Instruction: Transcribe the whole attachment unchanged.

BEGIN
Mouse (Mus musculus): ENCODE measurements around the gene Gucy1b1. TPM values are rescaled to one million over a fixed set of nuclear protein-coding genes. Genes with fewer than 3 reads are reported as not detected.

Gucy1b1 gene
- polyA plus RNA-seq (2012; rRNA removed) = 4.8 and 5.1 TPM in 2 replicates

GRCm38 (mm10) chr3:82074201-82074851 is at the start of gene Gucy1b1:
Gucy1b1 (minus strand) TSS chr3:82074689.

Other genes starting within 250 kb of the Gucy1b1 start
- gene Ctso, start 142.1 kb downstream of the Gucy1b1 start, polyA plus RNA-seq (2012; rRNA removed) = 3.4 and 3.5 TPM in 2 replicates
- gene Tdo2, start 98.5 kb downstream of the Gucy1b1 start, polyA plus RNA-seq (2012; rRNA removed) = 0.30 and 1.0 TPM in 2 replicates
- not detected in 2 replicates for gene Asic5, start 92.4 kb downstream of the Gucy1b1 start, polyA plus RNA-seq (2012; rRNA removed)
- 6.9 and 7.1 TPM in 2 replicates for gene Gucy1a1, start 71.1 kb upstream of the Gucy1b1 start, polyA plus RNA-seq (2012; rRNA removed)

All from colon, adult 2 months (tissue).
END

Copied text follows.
Mouse (Mus musculus): ENCODE measurements around the gene Gucy1b1. TPM values are rescaled to one million over a fixed set of nuclear protein-coding genes. Genes with fewer than 3 reads are reported as not detected.

Gucy1b1 gene
- polyA plus RNA-seq (2012; rRNA removed) = 4.8 and 5.1 TPM in 2 replicates

GRCm38 (mm10) chr3:82074201-82074851 is at the start of gene Gucy1b1:
Gucy1b1 (minus strand) TSS chr3:82074689.

Other genes starting within 250 kb of the Gucy1b1 start
- gene Ctso, start 142.1 kb downstream of the Gucy1b1 start, polyA plus RNA-seq (2012; rRNA removed) = 3.4 and 3.5 TPM in 2 replicates
- gene Tdo2, start 98.5 kb downstream of the Gucy1b1 start, polyA plus RNA-seq (2012; rRNA removed) = 0.30 and 1.0 TPM in 2 replicates
- not detected in 2 replicates for gene Asic5, start 92.4 kb downstream of the Gucy1b1 start, polyA plus RNA-seq (2012; rRNA removed)
- 6.9 and 7.1 TPM in 2 replicates for gene Gucy1a1, start 71.1 kb upstream of the Gucy1b1 start, polyA plus RNA-seq (2012; rRNA removed)

All from colon, adult 2 months (tissue).